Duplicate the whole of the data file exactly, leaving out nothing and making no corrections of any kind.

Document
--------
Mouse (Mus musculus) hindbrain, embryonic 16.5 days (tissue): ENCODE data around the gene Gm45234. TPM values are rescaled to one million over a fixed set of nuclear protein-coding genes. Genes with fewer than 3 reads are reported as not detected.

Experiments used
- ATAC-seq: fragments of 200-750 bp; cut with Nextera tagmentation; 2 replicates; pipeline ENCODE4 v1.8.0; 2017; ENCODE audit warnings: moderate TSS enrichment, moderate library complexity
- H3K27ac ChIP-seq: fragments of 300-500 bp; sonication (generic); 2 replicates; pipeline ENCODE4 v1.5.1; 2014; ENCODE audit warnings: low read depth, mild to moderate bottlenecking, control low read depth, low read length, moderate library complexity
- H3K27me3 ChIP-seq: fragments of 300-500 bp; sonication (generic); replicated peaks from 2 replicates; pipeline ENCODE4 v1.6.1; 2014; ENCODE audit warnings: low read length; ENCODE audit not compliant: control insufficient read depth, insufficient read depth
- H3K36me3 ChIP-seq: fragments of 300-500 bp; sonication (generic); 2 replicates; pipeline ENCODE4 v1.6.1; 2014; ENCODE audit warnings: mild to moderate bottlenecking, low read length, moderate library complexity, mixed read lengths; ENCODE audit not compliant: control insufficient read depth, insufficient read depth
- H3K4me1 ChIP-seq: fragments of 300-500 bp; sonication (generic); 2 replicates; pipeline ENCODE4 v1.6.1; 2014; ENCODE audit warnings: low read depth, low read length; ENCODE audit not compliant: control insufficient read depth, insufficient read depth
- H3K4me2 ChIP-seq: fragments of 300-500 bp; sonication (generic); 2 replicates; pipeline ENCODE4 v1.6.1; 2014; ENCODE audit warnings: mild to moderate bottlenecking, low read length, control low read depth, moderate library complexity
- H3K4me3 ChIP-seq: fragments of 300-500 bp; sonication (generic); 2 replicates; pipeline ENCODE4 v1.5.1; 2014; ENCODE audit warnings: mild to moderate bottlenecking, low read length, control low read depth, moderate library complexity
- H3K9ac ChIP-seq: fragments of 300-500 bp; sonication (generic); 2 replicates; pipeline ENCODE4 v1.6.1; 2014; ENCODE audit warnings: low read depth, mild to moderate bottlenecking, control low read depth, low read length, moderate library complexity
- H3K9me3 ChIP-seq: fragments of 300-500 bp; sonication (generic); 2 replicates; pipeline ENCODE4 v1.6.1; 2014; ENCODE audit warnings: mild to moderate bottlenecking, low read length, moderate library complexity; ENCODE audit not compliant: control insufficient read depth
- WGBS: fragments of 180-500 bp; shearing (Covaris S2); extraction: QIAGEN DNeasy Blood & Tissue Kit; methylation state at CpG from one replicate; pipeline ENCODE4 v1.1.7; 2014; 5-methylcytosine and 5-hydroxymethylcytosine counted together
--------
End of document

Mouse (Mus musculus) hindbrain, embryonic 16.5 days (tissue): ENCODE data around the gene Gm45234. TPM values are rescaled to one million over a fixed set of nuclear protein-coding genes. Genes with fewer than 3 reads are reported as not detected.

Experiments used
- ATAC-seq: fragments of 200-750 bp; cut with Nextera tagmentation; 2 replicates; pipeline ENCODE4 v1.8.0; 2017; ENCODE audit warnings: moderate TSS enrichment, moderate library complexity
- H3K27ac ChIP-seq: fragments of 300-500 bp; sonication (generic); 2 replicates; pipeline ENCODE4 v1.5.1; 2014; ENCODE audit warnings: low read depth, mild to moderate bottlenecking, control low read depth, low read length, moderate library complexity
- H3K27me3 ChIP-seq: fragments of 300-500 bp; sonication (generic); replicated peaks from 2 replicates; pipeline ENCODE4 v1.6.1; 2014; ENCODE audit warnings: low read length; ENCODE audit not compliant: control insufficient read depth, insufficient read depth
- H3K36me3 ChIP-seq: fragments of 300-500 bp; sonication (generic); 2 replicates; pipeline ENCODE4 v1.6.1; 2014; ENCODE audit warnings: mild to moderate bottlenecking, low read length, moderate library complexity, mixed read lengths; ENCODE audit not compliant: control insufficient read depth, insufficient read depth
- H3K4me1 ChIP-seq: fragments of 300-500 bp; sonication (generic); 2 replicates; pipeline ENCODE4 v1.6.1; 2014; ENCODE audit warnings: low read depth, low read length; ENCODE audit not compliant: control insufficient read depth, insufficient read depth
- H3K4me2 ChIP-seq: fragments of 300-500 bp; sonication (generic); 2 replicates; pipeline ENCODE4 v1.6.1; 2014; ENCODE audit warnings: mild to moderate bottlenecking, low read length, control low read depth, moderate library complexity
- H3K4me3 ChIP-seq: fragments of 300-500 bp; sonication (generic); 2 replicates; pipeline ENCODE4 v1.5.1; 2014; ENCODE audit warnings: mild to moderate bottlenecking, low read length, control low read depth, moderate library complexity
- H3K9ac ChIP-seq: fragments of 300-500 bp; sonication (generic); 2 replicates; pipeline ENCODE4 v1.6.1; 2014; ENCODE audit warnings: low read depth, mild to moderate bottlenecking, control low read depth, low read length, moderate library complexity
- H3K9me3 ChIP-seq: fragments of 300-500 bp; sonication (generic); 2 replicates; pipeline ENCODE4 v1.6.1; 2014; ENCODE audit warnings: mild to moderate bottlenecking, low read length, moderate library complexity; ENCODE audit not compliant: control insufficient read depth
- WGBS: fragments of 180-500 bp; shearing (Covaris S2); extraction: QIAGEN DNeasy Blood & Tissue Kit; methylation state at CpG from one replicate; pipeline ENCODE4 v1.1.7; 2014; 5-methylcytosine and 5-hydroxymethylcytosine counted together